UPPER WEST SIDE — Voters who have gone to the same polling sites for decades turned up at their usual voting locations Tuesday baffled to learn they had to head elsewhere to cast a ballot in the presidential primary — and in some cases given conflicting information on where to go.
The Board of Elections moved several longtime voting sites in the neighborhood, but many voters were unaware of the change, they said.
"I was expecting to vote," said Sarah, 77, who'd been going to P.S. 9 on West 84th Street, one of the longtime neighborhood polling sites that the BOE moved, for 40 years.
Sarah, who declined to provide her last name, said she was both "surprised" and "annoyed" by how difficult the process of voting was Tuesday.
Moving polling locations after so long felt like an unnecessary hurdle to the democratic process, she said.
"It's sabotage," she added.
A stream of people came by the school building Tuesday morning puzzled to find hand-written signs notifying them of the change that bore no official BOE stamp.
"I'm surprised they didn't send any paper or anything... they never told me," said Delia Debrosse, 89, who also came out to P.S. 9 to vote.
Debrosse said she'd been voting at P.S. 9 for 30 years.
Voters who came to the elementary school were directed via multiple signs to walk up a block to the back entrance of the Brandeis High School complex on West 85th Street to vote.
Farther uptown, some signs indicated that voters had much more of a walk to their new polling sites.
At the entrance to P.S. 84 on West 92nd Street — another longtime polling site that had been relocated — two hand-written signs told voters to instead head to P.S. 163 on West 97th Street.
But along a fence at P.S. 84, signs with official BOE language instructed voters to go to the Central Baptist Church of NYC at West 92nd and Amsterdam Avenue.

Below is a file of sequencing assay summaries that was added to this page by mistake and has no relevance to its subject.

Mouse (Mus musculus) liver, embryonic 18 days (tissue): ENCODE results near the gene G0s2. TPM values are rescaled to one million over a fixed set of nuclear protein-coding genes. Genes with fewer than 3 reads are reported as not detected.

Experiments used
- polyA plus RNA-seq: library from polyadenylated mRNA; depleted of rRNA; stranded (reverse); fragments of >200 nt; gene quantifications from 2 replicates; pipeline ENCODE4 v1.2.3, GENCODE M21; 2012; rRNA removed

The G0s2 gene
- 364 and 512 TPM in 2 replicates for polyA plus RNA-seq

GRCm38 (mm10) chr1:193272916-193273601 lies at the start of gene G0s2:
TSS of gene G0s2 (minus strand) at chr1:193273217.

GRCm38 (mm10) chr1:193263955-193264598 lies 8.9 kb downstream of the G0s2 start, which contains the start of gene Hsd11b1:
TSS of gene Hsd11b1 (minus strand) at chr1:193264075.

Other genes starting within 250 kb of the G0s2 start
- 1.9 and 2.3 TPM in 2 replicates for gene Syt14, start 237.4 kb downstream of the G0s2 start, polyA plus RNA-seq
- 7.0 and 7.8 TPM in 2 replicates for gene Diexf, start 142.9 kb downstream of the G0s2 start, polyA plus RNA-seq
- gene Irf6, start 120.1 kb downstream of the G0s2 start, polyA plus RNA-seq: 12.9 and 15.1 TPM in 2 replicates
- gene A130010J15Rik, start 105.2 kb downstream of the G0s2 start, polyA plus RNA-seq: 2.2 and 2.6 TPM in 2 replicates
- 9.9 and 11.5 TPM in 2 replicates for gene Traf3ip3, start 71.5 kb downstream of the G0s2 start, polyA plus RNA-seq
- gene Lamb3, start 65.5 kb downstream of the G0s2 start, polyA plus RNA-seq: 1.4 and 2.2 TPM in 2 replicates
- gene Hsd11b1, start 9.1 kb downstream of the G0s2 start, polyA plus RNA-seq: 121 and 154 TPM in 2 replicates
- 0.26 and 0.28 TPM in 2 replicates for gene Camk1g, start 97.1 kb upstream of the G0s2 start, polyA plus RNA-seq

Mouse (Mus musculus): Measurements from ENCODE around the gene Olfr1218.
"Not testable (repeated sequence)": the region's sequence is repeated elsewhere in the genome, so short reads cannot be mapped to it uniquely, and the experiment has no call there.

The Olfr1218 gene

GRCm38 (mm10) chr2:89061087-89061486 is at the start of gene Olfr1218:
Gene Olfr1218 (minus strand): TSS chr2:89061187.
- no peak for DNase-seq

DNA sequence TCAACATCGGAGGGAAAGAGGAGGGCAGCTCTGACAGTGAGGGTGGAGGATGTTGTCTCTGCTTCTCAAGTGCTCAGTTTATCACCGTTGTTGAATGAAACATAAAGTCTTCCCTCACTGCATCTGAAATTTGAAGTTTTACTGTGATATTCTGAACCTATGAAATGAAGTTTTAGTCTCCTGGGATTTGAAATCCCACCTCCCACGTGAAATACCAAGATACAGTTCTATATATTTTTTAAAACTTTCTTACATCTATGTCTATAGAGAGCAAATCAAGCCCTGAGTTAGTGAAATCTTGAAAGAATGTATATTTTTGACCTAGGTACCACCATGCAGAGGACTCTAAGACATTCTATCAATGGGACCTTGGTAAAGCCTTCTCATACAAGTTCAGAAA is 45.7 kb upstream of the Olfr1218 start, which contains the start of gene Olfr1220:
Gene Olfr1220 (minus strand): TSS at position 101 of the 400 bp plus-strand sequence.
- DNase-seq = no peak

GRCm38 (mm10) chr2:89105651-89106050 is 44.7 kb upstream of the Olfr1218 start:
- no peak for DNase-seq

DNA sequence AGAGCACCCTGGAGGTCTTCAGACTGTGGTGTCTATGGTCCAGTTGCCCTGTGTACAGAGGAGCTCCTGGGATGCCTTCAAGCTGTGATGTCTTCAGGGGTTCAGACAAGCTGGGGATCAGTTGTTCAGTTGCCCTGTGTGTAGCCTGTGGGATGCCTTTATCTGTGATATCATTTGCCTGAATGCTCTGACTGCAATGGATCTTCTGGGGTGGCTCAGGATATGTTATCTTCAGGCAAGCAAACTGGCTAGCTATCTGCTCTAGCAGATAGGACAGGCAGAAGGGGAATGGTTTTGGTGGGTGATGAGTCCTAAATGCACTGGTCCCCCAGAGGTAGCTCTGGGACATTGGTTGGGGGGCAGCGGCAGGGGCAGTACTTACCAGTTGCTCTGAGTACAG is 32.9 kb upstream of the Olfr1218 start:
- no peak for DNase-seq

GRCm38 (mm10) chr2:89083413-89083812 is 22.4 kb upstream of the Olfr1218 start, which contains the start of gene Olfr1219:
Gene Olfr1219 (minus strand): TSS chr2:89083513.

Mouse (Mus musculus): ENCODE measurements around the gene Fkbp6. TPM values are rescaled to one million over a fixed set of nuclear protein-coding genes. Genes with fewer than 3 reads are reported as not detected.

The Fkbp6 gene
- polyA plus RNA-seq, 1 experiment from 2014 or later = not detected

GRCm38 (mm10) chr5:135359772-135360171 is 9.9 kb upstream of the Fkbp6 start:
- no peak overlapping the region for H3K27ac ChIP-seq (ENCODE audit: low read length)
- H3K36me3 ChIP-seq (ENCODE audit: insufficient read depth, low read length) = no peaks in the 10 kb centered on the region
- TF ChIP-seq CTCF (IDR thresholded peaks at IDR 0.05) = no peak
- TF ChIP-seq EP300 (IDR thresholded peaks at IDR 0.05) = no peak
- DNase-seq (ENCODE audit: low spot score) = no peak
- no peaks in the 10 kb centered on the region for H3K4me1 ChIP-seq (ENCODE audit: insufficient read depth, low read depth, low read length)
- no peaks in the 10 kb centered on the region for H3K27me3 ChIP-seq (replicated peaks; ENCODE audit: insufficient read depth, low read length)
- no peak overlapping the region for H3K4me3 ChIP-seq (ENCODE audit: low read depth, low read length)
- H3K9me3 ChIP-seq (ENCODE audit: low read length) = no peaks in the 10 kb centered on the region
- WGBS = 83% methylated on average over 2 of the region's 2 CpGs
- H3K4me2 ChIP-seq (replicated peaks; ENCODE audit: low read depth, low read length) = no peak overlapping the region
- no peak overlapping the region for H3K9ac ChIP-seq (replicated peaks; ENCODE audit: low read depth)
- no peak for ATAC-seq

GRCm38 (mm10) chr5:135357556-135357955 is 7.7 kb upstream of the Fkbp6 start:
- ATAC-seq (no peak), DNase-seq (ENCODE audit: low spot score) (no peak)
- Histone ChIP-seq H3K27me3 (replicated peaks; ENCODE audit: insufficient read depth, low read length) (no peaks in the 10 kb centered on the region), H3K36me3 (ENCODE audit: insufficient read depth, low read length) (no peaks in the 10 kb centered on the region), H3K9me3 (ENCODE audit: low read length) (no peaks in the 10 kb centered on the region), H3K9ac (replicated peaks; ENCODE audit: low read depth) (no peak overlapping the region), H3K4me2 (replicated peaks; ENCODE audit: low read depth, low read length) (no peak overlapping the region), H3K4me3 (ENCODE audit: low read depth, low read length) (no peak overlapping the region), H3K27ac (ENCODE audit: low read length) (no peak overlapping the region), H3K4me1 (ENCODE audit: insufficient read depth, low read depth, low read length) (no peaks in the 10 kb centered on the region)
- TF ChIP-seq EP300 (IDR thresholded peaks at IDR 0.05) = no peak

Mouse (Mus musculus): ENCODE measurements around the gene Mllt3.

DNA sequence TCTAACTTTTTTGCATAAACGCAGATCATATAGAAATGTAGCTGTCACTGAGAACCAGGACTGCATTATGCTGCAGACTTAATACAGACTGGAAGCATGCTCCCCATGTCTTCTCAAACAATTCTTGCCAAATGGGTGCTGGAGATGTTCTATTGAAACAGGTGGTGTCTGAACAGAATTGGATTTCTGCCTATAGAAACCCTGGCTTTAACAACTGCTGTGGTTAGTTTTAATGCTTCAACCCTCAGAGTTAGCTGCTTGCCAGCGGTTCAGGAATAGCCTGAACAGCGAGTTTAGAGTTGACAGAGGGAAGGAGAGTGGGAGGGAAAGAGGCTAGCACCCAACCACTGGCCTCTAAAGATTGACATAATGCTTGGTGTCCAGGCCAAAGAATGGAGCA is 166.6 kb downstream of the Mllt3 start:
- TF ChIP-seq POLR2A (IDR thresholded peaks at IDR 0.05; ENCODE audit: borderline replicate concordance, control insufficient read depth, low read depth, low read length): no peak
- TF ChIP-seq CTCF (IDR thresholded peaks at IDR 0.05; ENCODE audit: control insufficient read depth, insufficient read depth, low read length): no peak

The discrepancy between the signs created even more confusion among voters who had showed up at P.S. 84.
Clare Lazar, 88, had received a letter from the BOE in the mail telling her that her polling site had been moved to P.S. 166 — not to P.S. 163 nor the Central Baptist Church of NYC — from her usual voting site at P.S. 84.
"I voted in this place for 58 years," Lazar said of coming to P.S. 84.
She was surprised by the signs telling voters to go all the way up to P.S. 163.
"That's a shame. I can't believe it," she said.
Other voters huddled around the signs and conferred about what they should do: walk to the Central Baptist Church of NYC first, or go to P.S. 163.
One voter simply abandoned her plan to vote in the late morning and said she'd come back later.
At other sites that had not changed, other issues cropped up.
Electa Arenal de Rodriguez said she'd been voting at P.S. 87 since 1966 but that election workers couldn't find her name on the roster.
She was disappointed not to vote but was given an affidavit ballot envelope, which she said she'd fill out.
"There was no explanation" for her name not appearing on the voter roll, she said.
"It's not experts working there."
The Board of Elections did not immediately respond to a request for comment.